Do you feel like your work is illustrating these ideas and questions? Or is it more abstract?
No, I don’t think that I would be able to do that. Not consciously. These are just things I think about, which usually has ways of seeping in, but I think it might be hilarious for me to approach these ideas head-on because they are so abstract and have been approached in psychedelic art and whatnot. It could make for some real kitschy, funny work though - who knows? My images come to me more intuitively and are often collaged. I’ll draw a bunch - especially studies - of disparate things I am curious or thinking about, and some of them ask to be elaborated on and these guys sometimes get to be more realized images, coming together with other studies and drawings I’ve made to form a larger or more specific narrative.
And now you’re thinking of animals and their relationship to humans?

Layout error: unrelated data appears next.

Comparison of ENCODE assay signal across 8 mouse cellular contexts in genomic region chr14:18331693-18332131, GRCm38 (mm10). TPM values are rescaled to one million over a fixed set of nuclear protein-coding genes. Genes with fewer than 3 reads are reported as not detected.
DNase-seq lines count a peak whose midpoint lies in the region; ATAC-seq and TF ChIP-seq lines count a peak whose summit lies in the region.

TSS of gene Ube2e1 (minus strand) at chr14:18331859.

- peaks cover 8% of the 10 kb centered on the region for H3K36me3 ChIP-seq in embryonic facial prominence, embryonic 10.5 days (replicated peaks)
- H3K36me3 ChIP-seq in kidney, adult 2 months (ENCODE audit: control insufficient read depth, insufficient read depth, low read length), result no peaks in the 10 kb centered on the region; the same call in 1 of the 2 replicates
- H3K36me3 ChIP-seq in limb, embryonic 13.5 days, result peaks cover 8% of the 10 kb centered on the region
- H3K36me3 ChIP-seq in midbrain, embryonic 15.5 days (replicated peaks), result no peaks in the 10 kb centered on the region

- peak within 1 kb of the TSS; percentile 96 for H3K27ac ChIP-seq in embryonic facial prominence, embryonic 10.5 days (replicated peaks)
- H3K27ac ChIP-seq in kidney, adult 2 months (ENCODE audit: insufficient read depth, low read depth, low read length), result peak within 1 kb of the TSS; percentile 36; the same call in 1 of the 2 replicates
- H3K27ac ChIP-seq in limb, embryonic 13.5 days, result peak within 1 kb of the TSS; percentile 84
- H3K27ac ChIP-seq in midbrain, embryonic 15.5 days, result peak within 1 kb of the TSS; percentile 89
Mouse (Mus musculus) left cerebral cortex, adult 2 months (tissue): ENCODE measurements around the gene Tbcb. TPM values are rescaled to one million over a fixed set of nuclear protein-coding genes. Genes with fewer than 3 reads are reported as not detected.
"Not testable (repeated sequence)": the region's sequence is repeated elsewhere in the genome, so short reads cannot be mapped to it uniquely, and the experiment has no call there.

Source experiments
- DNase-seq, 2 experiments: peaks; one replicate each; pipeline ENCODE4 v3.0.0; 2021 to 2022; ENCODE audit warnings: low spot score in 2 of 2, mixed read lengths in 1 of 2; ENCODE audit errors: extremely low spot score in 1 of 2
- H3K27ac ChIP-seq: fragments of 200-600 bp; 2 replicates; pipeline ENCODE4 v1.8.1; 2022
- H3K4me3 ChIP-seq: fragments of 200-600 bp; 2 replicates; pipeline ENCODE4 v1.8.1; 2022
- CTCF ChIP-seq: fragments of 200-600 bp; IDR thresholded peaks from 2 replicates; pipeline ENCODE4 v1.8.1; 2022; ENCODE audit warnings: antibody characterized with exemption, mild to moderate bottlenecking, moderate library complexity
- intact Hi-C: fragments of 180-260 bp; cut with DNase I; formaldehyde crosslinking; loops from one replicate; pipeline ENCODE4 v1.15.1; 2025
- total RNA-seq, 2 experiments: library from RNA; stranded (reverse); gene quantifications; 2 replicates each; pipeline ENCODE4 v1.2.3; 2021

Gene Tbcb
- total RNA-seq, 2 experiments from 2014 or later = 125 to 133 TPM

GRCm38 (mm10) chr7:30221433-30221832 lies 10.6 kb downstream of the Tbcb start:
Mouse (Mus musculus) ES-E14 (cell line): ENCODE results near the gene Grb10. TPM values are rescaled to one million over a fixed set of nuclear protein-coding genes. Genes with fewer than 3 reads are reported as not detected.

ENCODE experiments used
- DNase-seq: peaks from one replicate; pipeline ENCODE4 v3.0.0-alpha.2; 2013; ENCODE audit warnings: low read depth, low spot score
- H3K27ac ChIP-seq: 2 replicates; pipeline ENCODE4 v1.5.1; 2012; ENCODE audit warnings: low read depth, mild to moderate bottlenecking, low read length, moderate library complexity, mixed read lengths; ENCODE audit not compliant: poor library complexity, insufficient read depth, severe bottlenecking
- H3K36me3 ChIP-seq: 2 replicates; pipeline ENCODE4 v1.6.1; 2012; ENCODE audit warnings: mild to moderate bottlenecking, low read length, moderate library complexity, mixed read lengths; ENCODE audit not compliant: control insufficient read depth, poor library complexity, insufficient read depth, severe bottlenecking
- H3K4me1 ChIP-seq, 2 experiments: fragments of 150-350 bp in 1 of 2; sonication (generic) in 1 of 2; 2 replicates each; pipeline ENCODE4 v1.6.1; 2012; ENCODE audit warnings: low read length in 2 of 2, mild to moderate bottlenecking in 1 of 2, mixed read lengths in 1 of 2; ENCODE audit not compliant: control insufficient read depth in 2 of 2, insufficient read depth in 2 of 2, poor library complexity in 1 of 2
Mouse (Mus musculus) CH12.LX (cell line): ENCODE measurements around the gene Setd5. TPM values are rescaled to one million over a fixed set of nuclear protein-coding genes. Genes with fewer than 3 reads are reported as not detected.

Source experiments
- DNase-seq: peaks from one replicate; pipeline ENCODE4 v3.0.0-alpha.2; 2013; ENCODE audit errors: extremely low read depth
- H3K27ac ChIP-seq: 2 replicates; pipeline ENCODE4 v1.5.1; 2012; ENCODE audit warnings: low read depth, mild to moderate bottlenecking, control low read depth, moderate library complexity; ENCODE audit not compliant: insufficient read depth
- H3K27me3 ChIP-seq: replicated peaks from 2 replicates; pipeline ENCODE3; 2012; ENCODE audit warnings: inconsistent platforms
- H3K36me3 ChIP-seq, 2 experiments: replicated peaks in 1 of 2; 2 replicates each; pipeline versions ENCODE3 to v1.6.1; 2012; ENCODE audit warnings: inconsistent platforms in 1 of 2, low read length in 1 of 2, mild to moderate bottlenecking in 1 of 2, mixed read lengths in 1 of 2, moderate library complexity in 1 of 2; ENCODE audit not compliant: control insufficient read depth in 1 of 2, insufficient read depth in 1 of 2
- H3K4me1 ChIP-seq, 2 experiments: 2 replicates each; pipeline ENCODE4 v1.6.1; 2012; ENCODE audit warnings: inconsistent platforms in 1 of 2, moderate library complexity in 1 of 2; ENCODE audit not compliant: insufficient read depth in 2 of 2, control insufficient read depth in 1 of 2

When I was little all I would draw was animals and Spongebob. And I’m an only child so that was my idea of a good time - drawing animals and Spongebob. My mum kept everything, so she has a bunch of Spongebob and animal drawings in her house. I would draw pictures from books of animal and dinosaur stories that I had. I was always drawing giraffes, and dinosaurs and big cats. I remember this one drawing I was trying to make of a jaguar climbing down a tree that for the life of me I couldn’t get the foreshortening right on and I had a massive temper tantrum and ripped up the drawing and chucked my pencil around the room. I was 7 if that makes this sound any better. I loved books about animals and their stories and my parents, especially my dad, loved learning about animals and making an effort to go and see them or study them in the wild. My favorite book was one called “When Hippo was Hairy and Other Tales From Africa”, with all sorts of animal moral folk tales from different regions and tribes around Africa.